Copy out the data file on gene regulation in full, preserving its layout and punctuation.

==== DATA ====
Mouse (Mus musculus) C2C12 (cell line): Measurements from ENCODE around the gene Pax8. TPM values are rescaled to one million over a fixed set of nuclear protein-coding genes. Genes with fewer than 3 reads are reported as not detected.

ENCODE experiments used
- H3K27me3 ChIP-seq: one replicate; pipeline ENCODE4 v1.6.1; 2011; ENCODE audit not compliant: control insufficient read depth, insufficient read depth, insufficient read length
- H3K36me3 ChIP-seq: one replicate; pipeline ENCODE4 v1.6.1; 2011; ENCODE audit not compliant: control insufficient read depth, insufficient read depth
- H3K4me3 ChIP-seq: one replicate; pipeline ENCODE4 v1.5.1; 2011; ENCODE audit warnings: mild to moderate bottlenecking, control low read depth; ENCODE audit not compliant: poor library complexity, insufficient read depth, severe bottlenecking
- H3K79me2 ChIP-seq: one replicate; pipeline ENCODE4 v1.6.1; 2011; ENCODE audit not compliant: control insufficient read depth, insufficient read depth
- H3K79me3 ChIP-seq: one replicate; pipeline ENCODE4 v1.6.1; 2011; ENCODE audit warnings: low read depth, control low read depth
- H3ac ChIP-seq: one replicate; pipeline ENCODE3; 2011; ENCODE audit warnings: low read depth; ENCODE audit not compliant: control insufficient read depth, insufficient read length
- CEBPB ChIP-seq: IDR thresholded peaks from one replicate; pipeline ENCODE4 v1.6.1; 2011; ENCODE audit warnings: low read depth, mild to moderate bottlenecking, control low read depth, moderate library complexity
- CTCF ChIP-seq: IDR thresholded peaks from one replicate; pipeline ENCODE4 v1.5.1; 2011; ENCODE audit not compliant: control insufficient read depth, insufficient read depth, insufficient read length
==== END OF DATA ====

Mouse (Mus musculus) C2C12 (cell line): Measurements from ENCODE around the gene Pax8. TPM values are rescaled to one million over a fixed set of nuclear protein-coding genes. Genes with fewer than 3 reads are reported as not detected.

ENCODE experiments used
- H3K27me3 ChIP-seq: one replicate; pipeline ENCODE4 v1.6.1; 2011; ENCODE audit not compliant: control insufficient read depth, insufficient read depth, insufficient read length
- H3K36me3 ChIP-seq: one replicate; pipeline ENCODE4 v1.6.1; 2011; ENCODE audit not compliant: control insufficient read depth, insufficient read depth
- H3K4me3 ChIP-seq: one replicate; pipeline ENCODE4 v1.5.1; 2011; ENCODE audit warnings: mild to moderate bottlenecking, control low read depth; ENCODE audit not compliant: poor library complexity, insufficient read depth, severe bottlenecking
- H3K79me2 ChIP-seq: one replicate; pipeline ENCODE4 v1.6.1; 2011; ENCODE audit not compliant: control insufficient read depth, insufficient read depth
- H3K79me3 ChIP-seq: one replicate; pipeline ENCODE4 v1.6.1; 2011; ENCODE audit warnings: low read depth, control low read depth
- H3ac ChIP-seq: one replicate; pipeline ENCODE3; 2011; ENCODE audit warnings: low read depth; ENCODE audit not compliant: control insufficient read depth, insufficient read length
- CEBPB ChIP-seq: IDR thresholded peaks from one replicate; pipeline ENCODE4 v1.6.1; 2011; ENCODE audit warnings: low read depth, mild to moderate bottlenecking, control low read depth, moderate library complexity
- CTCF ChIP-seq: IDR thresholded peaks from one replicate; pipeline ENCODE4 v1.5.1; 2011; ENCODE audit not compliant: control insufficient read depth, insufficient read depth, insufficient read length